Response to Good Jobs First’s “Grading Places”

May 01, 2013

This morning, Good Jobs First released a second edition of their Grading Places: What Do Business Climate Rankings Really Tell Us?, wherein Peter Fisher offers critiques of the State Business Tax Climate Index and public policy rankings of other organizations. This piece is a rehashing of critiques Fisher proffered in his first edition in 2005, with additions for some new indices that have been created since then. We actually already include a response to Fisher’s 2005 edition in our literature review section of the Index, which is worth reading (starts on page 7), but I feel obliged to comment here as well.

Fisher’s main conclusion is that we should throw out all business climate rankings because they "contradict" each other. This argument is a non-sequitur. States score differently in different indices because the indices measure different things. Our Index is a measure of how well each state conforms to the principles of sound tax policy: simplicity, neutrality, transparency, and stability.

Fisher additionally pits the COST/Ernst and Young business tax burden study against our Index, ostensibly to claim that we should weight our property tax variable more heavily to comport with their findings on burdens (they generally find property taxes to be a major business tax cost). The problem here is that we do not claim to measure business tax burdens. We measure and rank tax structures, and this because the size of a tax is less important than the economic distortions it creates. This is a fundamental error in Fisher's understanding of tax policy. As a side note, economists also generally find property taxes to be the least destructive taxes to growth.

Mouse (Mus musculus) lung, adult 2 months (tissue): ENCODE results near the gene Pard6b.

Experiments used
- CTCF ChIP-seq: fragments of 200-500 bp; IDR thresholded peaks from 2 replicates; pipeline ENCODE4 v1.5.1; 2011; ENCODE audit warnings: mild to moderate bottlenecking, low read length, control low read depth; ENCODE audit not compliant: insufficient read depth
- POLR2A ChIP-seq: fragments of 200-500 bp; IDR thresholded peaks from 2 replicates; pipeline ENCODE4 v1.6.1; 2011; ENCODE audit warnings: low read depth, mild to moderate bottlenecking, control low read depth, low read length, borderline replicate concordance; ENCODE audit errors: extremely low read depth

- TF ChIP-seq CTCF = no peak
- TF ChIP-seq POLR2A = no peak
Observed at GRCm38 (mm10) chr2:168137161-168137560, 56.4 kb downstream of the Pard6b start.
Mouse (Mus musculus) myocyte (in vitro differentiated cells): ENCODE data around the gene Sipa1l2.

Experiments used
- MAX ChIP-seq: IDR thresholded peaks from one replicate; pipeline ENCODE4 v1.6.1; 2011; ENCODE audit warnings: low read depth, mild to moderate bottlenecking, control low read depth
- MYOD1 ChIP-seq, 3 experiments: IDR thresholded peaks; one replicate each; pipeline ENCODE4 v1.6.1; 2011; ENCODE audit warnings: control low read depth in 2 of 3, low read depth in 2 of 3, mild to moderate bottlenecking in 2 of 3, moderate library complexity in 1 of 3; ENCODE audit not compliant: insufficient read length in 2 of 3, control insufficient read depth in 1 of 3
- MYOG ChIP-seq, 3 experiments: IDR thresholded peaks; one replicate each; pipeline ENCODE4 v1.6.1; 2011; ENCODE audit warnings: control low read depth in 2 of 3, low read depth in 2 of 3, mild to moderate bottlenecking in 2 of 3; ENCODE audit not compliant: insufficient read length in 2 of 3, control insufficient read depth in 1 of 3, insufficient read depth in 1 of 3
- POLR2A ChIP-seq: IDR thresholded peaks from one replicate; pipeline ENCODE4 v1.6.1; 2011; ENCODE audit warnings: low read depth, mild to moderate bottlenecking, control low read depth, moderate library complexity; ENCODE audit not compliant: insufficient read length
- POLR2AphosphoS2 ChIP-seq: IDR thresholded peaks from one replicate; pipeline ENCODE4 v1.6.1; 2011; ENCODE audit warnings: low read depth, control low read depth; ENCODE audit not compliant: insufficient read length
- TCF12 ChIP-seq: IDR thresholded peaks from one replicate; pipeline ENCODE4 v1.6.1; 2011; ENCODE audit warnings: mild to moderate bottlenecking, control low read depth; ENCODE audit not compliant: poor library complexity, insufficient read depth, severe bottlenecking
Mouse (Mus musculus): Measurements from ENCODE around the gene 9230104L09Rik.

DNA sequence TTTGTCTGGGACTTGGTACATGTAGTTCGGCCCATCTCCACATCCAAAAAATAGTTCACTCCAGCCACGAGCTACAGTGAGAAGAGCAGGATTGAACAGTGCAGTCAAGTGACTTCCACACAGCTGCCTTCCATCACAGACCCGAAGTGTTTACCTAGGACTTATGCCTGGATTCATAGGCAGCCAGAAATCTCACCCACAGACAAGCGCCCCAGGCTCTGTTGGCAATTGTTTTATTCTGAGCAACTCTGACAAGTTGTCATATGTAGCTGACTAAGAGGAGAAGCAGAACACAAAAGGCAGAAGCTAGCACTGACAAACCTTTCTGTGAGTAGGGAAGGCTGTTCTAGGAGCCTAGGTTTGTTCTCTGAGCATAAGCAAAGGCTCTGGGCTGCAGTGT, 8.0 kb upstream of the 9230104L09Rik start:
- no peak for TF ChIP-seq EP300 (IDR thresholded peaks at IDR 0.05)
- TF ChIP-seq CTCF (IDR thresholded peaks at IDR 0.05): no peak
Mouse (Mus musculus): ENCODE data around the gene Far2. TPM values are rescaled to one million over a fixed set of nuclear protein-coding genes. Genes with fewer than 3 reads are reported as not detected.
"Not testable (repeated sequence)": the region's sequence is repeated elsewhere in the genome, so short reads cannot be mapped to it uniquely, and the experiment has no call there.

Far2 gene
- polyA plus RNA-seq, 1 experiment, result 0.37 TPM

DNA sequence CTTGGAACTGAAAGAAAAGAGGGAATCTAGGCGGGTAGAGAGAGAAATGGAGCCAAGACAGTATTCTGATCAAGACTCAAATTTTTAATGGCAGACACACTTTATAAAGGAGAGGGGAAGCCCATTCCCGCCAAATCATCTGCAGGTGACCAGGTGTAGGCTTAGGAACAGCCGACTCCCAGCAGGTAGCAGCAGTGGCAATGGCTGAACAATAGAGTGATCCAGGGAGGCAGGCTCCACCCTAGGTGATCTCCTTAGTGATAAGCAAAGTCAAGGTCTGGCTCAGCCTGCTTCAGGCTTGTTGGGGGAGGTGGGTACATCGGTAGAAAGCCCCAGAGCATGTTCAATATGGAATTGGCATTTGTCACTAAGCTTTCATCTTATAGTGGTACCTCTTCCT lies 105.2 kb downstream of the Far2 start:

Follow Scott Drenkard on Twitter at @ScottDrenkard.

Get Email Updates from the Tax Foundation

Follow Us

About the Tax Policy Blog

Subscribe to Tax Foundation - Tax Foundation's Tax Policy Blog The Tax Policy Blog is the official blog of the Tax Foundation, a non-partisan, non-profit research organization that has monitored tax policy at the federal, state and local levels since 1937. Our economists welcome your feedback. If you would like to send an e-mail to the author of a blog post, please click on that person's name to locate his or her e-mail address or visit our staff page here.

Monthly Archive